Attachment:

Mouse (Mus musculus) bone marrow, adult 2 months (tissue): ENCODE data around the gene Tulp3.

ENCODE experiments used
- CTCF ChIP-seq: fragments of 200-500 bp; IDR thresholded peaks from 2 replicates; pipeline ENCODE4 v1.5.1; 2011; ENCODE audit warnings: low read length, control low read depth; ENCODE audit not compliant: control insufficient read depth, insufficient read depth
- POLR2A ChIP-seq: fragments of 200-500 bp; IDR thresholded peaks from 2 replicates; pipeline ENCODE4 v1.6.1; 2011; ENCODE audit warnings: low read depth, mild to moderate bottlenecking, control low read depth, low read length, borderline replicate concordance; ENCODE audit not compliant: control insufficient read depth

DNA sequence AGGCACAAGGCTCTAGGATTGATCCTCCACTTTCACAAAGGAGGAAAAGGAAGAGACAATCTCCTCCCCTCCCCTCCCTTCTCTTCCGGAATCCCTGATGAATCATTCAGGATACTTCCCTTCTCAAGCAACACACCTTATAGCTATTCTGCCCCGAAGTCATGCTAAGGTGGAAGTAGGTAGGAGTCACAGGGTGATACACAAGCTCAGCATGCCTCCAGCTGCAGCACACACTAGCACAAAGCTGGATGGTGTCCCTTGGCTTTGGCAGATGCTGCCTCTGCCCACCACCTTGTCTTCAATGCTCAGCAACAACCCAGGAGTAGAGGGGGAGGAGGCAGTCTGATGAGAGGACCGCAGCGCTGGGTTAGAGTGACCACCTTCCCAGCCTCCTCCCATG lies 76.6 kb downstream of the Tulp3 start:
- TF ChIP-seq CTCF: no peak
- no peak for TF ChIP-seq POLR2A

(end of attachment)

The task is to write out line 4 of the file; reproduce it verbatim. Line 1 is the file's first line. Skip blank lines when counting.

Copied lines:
- POLR2A ChIP-seq: fragments of 200-500 bp; IDR thresholded peaks from 2 replicates; pipeline ENCODE4 v1.6.1; 2011; ENCODE audit warnings: low read depth, mild to moderate bottlenecking, control low read depth, low read length, borderline replicate concordance; ENCODE audit not compliant: control insufficient read depth